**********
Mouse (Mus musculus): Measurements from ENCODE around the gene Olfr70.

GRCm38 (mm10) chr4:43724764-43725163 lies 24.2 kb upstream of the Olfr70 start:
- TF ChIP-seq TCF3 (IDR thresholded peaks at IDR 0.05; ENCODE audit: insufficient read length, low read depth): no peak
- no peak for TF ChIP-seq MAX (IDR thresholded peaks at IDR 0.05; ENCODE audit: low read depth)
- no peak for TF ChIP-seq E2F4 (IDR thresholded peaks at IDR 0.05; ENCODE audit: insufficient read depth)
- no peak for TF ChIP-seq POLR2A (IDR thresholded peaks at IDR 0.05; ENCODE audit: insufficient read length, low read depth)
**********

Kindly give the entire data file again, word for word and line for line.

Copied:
Mouse (Mus musculus): Measurements from ENCODE around the gene Olfr70.

GRCm38 (mm10) chr4:43724764-43725163 lies 24.2 kb upstream of the Olfr70 start:
- TF ChIP-seq TCF3 (IDR thresholded peaks at IDR 0.05; ENCODE audit: insufficient read length, low read depth): no peak
- no peak for TF ChIP-seq MAX (IDR thresholded peaks at IDR 0.05; ENCODE audit: low read depth)
- no peak for TF ChIP-seq E2F4 (IDR thresholded peaks at IDR 0.05; ENCODE audit: insufficient read depth)
- no peak for TF ChIP-seq POLR2A (IDR thresholded peaks at IDR 0.05; ENCODE audit: insufficient read length, low read depth)